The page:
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What is the correct way to turn off a Unix/Linux server?

From my googling, I have learned (hopefully) the following:

shutdown: I should use this, with the parameter -h to halt, or the parameter -r to reboot

halt: halts the computer (stops the processor? does this physically turn the power of the computer off?). I think this will call shutdown if not at init0, otherwise just halts.

reboot: if not at init6, calls shutdown, otherwise just reboots the computer.

if all that is correct, then the only thing I can't figure out is what exactly 'halt' does. Does it just stop the processor but not turn the computer physically off? How do I "poweroff" the computer?

Thanks

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5 Answers 5

up vote 9 down vote accepted

shutdown -h now will shut off the computer with most systems, but it is left up to the implementation. Use -P to poweroff for sure and -H to halt for sure. This is the method I would recommend to shut the system down. It will run all the proper scripts.

halt without -f will just call the above shutdown and so will reboot, they are basically just aliases.

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I am a big fan of /sbin/shutdown -h(-r) now. using "halt" always scared me. –  RateControl Aug 3 '09 at 16:07
    
Thoreau makes another good point: you should try to make a habit of calling important system commands with an explicit path, ( e.g. /sbin/shutdown ). This might save you if your system is ever compromised and you are not aware of it. –  Ryan Fisher Aug 3 '09 at 17:40
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mystikphish: Agreed, going to adopt that habit. Although he has a good point, I don't know if I would trust his advice on IT in general if he spends all his time in a one room cabin with no electricity. –  Kyle Brandt Aug 3 '09 at 18:37
    
It would be a poor compromise if it didn't change the executable in the path that is engrained in your fingers though... –  asjo Aug 3 '09 at 20:48
    
@Kyle Brandt, nice. –  Joseph Kern Aug 4 '09 at 11:23

On Linux, I have always used reboot and halt, though I also know people who find halt scary. halt(8) sort of tells why:

Under older sysvinit releases, reboot and halt should never be called directly. From release 2.74 on halt and reboot invoke shutdown(8) if the system is not in runlevel 0 or 6. This means that if halt or reboot cannot find out the current runlevel (for example, when /var/run/utmp hasn't been initialized correctly) shutdown will be called, which might not be what you want. Use the -f flag if you want to do a hard halt or reboot.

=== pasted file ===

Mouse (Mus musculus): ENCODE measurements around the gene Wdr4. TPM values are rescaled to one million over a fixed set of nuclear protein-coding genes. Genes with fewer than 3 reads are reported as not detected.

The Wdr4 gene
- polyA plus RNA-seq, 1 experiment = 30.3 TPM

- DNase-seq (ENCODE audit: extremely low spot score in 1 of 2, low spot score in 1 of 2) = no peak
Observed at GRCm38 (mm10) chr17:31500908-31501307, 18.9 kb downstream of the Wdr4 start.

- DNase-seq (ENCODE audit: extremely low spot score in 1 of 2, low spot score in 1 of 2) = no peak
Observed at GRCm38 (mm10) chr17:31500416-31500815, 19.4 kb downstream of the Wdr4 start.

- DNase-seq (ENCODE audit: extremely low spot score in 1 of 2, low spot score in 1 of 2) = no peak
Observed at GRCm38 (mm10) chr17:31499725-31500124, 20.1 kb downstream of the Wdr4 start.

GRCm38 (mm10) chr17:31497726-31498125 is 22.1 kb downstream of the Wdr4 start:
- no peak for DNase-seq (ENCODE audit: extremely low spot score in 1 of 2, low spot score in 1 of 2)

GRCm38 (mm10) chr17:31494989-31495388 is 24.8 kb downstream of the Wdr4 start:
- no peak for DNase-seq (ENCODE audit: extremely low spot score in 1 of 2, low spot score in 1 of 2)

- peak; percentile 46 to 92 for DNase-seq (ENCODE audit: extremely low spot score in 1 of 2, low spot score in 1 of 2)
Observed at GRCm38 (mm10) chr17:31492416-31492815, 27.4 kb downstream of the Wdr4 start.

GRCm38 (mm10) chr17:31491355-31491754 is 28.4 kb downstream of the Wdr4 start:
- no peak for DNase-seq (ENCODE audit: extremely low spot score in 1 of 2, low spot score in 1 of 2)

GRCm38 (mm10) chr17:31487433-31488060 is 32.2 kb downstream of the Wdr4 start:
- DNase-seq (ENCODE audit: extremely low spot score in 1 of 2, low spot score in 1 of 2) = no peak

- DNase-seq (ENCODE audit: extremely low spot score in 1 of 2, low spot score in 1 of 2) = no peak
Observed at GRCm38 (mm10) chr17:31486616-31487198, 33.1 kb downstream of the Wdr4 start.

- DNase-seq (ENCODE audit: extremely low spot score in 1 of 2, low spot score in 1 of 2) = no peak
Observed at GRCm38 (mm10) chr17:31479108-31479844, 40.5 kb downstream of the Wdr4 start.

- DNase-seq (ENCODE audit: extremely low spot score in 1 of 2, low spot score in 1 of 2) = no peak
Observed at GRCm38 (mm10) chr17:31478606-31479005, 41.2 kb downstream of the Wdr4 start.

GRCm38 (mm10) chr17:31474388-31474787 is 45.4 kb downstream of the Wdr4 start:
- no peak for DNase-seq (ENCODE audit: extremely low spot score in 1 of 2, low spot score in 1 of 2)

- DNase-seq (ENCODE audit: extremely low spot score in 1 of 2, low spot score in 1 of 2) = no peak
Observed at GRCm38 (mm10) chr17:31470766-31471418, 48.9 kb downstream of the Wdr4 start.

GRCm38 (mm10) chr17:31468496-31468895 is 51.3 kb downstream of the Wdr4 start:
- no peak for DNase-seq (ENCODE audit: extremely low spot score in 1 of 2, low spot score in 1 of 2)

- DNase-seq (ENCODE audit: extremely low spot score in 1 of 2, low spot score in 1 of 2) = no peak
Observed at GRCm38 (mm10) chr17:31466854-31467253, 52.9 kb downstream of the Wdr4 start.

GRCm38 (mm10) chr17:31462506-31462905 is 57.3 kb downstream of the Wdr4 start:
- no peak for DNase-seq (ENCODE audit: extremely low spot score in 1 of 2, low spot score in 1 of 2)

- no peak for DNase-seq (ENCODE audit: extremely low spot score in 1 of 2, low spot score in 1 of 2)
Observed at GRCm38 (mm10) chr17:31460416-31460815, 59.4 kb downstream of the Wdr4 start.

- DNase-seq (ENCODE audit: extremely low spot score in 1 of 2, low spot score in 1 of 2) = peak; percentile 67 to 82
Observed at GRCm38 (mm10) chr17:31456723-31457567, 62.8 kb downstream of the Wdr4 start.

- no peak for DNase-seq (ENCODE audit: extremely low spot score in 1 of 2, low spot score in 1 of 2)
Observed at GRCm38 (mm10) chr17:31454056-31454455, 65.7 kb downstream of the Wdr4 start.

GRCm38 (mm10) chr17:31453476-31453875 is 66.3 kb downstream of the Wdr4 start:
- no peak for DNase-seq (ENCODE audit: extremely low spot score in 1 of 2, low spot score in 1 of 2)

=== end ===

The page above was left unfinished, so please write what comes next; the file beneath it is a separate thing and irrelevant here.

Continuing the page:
sysvinit 2.74 is dated 17-Mar-1998 21:53. :)

Regarding your question how to power off, you could use poweroff or halt -p. Most recent Linux systems seem to power down on just halt or shutdown -h also.

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Solaris is still in the crowd where 'halt' does scary things. –  Karl Katzke Aug 4 '09 at 19:43

I use halt - less parameters to remember.

Someone have developed a virtual Molly Guard to ensure one does not stop the wrong server by accident. It has saved me on a few occasions. It's packagned in molly-guard on Ubuntu.

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In case anyone else wonders how molly-guard works, here's an example: guillaume.segu.in/blog/home/118/… –  Marie Fischer Aug 3 '09 at 19:21

I generally use (as the root user of course):

 init 0

to bring the system to a power off state. This performs rundown scripting.

 init 6

to bring down the system and to have it automagically reboot. This also performs rundown scripting.

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halt would also run all initscripts with "stop" parameter. –  hayalci Aug 3 '09 at 20:32
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On what system does halt not shut down nicely? –  asjo Aug 3 '09 at 20:48
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Based on the above two comments I edited my note to remove my halt comment. However, I verified on FreeBSD 7.2, and Solaris 10 5/2009 x86 executing the simple halt command on these two systems will NOT engage standard rundown sequence. However, on Centos 5.3, OpenSUSe 11.1, and Fedora 11 the halt command DOES engage the standard rundown sequence and acts basically like init 0. FYI.... –  mdpc Aug 4 '09 at 5:42

Worth noting here:

Solaris needs either "shutdown -y -i5 -g0" to shut down, or "shutdown -y -i6 -g0" to reboot. Halt or Reboot on Solaris should only be used when it's acceptable to not give a warning or grace period before you start shutting things down... this can kind of play havoc with disk systems if you don't unmount them before shutting off, y'know?

It's best to adopt procedures that are best for the operating systems you touch daily, so that you don't accidentally screw something badly at 2am with your fingers on autopilot.

For instance, never type 'killall' in solaris, whereas that's a fairly common command in linux. 'pkill' works the same on both, though.

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